To avoid downturns in energy, the intermediary of the partnership will need to follow a certain set of steps that immediately follow any initial engagement or “Kick-off” meetings, including:

  • Begin meeting regularly, but always have a clear objective for each meeting (never meet for the sake of meeting). Remember to be cautious with the time offered by or required of employer members.
  • Name your effort. This is a good time to get input from partners on what this group is really all about. Naming your effort (e.g. The Manufacturing Roundtable, the Healthcare Career Services Council, M-Powered, or the Extended Care Career Ladder Initiative) is an easy, fun way to create buy-in and ownership from partners.
  • Begin to implement the steps in your initiative's plan immediately, understanding that the plan can (and should) always evolve based on new input by the partnership. Make it clear to partners that this is the transition from the planning phase into the implementation phase.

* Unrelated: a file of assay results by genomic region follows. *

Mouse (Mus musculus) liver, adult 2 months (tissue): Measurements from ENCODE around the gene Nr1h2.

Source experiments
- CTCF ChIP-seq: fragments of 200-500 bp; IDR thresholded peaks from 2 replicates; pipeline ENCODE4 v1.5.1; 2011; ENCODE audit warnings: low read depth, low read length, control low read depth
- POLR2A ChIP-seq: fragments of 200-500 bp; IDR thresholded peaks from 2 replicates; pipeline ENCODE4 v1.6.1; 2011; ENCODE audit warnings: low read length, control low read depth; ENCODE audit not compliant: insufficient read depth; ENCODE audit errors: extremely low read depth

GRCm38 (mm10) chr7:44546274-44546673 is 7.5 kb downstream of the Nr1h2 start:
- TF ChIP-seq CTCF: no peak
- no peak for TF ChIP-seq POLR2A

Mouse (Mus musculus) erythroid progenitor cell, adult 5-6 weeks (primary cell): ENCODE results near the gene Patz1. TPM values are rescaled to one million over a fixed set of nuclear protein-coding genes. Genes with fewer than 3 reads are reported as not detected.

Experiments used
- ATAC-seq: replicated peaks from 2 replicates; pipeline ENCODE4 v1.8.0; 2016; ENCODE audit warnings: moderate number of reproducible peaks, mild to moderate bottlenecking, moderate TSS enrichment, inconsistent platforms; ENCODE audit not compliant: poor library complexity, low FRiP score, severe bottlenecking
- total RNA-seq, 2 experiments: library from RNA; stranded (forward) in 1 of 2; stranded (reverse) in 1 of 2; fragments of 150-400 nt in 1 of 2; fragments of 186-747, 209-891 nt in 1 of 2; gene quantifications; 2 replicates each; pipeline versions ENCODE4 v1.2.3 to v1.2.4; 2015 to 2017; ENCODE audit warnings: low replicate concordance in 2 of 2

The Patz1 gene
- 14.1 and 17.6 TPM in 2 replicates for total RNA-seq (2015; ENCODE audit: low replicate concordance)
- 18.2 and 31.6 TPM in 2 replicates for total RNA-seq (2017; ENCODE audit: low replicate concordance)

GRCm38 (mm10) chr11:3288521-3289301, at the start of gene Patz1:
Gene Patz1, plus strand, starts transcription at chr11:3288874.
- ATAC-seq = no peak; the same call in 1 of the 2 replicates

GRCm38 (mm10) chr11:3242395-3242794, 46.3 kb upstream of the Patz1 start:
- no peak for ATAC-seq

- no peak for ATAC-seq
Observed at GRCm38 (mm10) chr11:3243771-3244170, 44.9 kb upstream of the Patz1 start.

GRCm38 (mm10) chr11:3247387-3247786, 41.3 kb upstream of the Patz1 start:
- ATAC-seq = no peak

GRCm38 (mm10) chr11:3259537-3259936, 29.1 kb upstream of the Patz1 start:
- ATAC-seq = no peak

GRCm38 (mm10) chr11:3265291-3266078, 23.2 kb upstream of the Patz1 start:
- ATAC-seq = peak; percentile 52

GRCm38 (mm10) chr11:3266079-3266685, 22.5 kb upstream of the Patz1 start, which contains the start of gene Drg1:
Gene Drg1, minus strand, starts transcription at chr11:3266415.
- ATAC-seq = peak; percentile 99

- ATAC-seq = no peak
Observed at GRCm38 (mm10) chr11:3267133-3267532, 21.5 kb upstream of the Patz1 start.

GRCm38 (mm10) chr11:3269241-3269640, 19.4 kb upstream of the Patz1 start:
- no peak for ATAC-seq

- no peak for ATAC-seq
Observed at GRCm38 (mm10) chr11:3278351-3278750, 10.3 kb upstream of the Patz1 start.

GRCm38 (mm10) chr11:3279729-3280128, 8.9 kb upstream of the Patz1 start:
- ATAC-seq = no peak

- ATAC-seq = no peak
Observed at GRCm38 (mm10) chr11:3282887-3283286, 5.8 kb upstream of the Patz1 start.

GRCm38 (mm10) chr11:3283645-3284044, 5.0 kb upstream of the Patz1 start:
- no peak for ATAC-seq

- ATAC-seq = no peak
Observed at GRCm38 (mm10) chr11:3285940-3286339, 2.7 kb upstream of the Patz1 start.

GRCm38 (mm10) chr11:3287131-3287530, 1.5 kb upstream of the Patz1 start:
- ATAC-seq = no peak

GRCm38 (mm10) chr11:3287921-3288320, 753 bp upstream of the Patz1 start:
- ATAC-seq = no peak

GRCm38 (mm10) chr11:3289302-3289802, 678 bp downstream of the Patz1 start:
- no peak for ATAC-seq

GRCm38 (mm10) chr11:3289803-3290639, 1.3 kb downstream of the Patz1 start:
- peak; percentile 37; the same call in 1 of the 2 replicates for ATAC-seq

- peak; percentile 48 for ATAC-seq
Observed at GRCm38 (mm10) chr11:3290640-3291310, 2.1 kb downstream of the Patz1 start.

• Identify programs, resources, and policies that affect the nature of the industry’s workforce challenges. This is often referred to as a “resource map” or “program scan.” It also should evolve as new programs or resources are discovered.

It may be helpful to envision the natural life cycle of a sector initiative to understand where and how management is needed. This is also a useful tool to share with partners.

Staffing the Partnership

Every sector initiative needs a dedicated intermediary to coordinate its activities, and every intermediary must dedicate the right staff time to carry out needed coordination. The risks of not dedicating time and staff to the effort run high, including setting expectations for outcomes that cannot be realized, and mobilizing partners only to have them leave discouraged. When staffing the initiative, consider that: